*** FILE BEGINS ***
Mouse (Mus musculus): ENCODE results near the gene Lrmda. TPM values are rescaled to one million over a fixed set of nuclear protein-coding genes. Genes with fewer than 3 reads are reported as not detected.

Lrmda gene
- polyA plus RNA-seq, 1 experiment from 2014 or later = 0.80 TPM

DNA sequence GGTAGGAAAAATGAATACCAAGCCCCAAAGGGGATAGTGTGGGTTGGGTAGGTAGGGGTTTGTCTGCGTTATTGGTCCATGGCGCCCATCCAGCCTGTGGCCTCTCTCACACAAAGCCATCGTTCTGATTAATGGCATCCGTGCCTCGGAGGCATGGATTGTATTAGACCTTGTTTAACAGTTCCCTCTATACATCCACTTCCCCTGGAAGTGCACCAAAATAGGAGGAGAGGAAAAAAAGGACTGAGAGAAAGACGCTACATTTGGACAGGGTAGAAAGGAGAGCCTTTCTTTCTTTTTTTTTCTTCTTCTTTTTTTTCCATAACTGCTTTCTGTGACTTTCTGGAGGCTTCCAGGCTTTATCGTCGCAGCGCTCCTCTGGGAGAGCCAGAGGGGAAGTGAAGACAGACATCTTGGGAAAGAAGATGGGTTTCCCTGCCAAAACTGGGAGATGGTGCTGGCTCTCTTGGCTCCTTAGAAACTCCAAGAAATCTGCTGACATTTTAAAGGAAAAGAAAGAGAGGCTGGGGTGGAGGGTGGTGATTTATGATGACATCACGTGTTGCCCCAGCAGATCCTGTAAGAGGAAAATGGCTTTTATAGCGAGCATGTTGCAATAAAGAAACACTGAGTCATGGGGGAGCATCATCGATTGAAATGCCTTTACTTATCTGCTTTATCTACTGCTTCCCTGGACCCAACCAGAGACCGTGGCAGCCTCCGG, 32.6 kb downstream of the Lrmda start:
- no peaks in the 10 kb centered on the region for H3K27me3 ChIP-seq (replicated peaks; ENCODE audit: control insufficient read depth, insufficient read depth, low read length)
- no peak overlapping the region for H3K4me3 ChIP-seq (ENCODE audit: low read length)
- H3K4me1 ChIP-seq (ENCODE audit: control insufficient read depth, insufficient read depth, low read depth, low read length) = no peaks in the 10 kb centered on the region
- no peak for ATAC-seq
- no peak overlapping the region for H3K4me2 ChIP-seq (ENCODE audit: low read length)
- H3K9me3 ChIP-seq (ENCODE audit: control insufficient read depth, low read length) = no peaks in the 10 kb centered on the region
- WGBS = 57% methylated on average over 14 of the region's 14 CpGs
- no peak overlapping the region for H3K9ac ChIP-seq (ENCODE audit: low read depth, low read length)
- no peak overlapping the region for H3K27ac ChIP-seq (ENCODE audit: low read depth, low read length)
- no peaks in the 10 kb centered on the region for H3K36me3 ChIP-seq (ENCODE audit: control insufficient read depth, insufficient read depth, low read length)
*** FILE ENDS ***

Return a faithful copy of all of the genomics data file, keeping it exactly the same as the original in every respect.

Mouse (Mus musculus): ENCODE results near the gene Lrmda. TPM values are rescaled to one million over a fixed set of nuclear protein-coding genes. Genes with fewer than 3 reads are reported as not detected.

Lrmda gene
- polyA plus RNA-seq, 1 experiment from 2014 or later = 0.80 TPM

DNA sequence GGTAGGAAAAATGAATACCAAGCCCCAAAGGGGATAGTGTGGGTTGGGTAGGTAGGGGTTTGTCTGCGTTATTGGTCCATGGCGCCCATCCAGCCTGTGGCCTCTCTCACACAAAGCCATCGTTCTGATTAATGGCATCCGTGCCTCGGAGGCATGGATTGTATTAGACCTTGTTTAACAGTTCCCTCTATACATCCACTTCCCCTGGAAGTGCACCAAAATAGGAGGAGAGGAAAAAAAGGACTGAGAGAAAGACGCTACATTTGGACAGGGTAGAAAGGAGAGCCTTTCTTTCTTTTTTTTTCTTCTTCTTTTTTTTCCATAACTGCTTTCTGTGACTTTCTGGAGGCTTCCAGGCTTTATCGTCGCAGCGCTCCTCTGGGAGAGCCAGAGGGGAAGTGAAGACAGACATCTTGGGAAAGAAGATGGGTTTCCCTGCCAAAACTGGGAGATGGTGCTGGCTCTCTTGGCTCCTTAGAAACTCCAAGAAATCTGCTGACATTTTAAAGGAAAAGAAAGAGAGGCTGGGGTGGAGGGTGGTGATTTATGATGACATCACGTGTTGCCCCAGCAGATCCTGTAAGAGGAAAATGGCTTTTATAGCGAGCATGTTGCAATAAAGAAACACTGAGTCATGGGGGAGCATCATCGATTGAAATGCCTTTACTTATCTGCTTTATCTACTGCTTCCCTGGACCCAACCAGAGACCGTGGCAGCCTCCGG, 32.6 kb downstream of the Lrmda start:
- no peaks in the 10 kb centered on the region for H3K27me3 ChIP-seq (replicated peaks; ENCODE audit: control insufficient read depth, insufficient read depth, low read length)
- no peak overlapping the region for H3K4me3 ChIP-seq (ENCODE audit: low read length)
- H3K4me1 ChIP-seq (ENCODE audit: control insufficient read depth, insufficient read depth, low read depth, low read length) = no peaks in the 10 kb centered on the region
- no peak for ATAC-seq
- no peak overlapping the region for H3K4me2 ChIP-seq (ENCODE audit: low read length)
- H3K9me3 ChIP-seq (ENCODE audit: control insufficient read depth, low read length) = no peaks in the 10 kb centered on the region
- WGBS = 57% methylated on average over 14 of the region's 14 CpGs
- no peak overlapping the region for H3K9ac ChIP-seq (ENCODE audit: low read depth, low read length)
- no peak overlapping the region for H3K27ac ChIP-seq (ENCODE audit: low read depth, low read length)
- no peaks in the 10 kb centered on the region for H3K36me3 ChIP-seq (ENCODE audit: control insufficient read depth, insufficient read depth, low read length)